With Chris taking the lead on project management and design, I worked as a designer and front-end developer.
A new look (2014)
After five years, Superfeedr’s dashboard was in serious need of repair. For this part of the project, we researched what Superfeedr’s users most wanted to get out of a new back-end interface, and worked to accomplish those goals. This redesign brought all the features of this API-based service into a clean, usable interface underpinned by a consistent design language.
A shared design language (2016)
Fast-forward two years, and Superfeedr had its design splintered across four different interfaces: the marketing site, the blog, the back-end interface, and a standalone feed reader. Our task was to tie these different designs together, guiding everything back towards a consistent set of patterns.
This work led to the Superfeedr asset repository. Chris and I wrote a blog post for Superfeedr’s blog documenting the effort, and the result:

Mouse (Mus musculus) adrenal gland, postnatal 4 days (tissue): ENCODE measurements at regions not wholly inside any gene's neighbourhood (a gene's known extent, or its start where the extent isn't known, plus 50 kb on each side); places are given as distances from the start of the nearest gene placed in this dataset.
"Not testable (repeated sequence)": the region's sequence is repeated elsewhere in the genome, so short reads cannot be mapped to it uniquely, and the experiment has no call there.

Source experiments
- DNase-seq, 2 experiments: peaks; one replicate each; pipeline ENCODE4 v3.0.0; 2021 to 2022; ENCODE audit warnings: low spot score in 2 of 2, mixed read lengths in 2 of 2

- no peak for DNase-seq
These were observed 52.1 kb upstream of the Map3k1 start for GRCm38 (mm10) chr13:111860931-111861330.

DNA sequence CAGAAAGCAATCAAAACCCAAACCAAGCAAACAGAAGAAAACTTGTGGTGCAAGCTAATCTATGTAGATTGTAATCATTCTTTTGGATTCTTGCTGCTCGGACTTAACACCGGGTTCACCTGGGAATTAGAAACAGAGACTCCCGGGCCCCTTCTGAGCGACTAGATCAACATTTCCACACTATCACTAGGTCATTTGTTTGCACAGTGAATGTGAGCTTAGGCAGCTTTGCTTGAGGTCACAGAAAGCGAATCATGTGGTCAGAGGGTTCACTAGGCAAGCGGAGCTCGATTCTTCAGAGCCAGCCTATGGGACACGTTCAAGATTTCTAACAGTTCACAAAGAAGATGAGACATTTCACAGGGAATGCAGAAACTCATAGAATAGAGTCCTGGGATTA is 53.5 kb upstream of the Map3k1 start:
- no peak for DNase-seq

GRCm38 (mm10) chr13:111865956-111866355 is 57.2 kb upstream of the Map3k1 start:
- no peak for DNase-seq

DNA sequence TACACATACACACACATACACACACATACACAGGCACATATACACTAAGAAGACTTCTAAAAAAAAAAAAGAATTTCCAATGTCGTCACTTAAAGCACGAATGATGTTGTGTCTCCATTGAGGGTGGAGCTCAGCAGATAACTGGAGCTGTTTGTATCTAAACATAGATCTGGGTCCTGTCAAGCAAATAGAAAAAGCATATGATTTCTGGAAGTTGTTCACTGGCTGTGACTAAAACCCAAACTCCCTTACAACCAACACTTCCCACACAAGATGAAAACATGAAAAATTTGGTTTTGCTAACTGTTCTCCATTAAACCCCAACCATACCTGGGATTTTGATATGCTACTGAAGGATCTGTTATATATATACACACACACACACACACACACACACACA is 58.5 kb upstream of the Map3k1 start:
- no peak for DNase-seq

Making this pattern library helped us find parts of the design that were redundant, buggy, or less than ideal, and fix them to a known-good standard—fitting, given Superfeedr’s huge support for standards-based applications! Even though Superfeedr is just one entity, its four properties now stand that much more unified thanks to the documentation and implementation of these patterns, and any future expansions of the service can be quickly designed and implemented.
Chris Van Patten and myself, “Focus on the Front-End: Building an Asset Repository”, Superfeedr Blog
This project was a great opportunity to put all the principles I’d learnt about pattern libraries into practice. The quoted post includes many takeaways and thoughts on designing modularly, and might be worth reading if such subjects interest you. It was a good first step into the world of pattern libraries, and continues to be one of my favourite projects.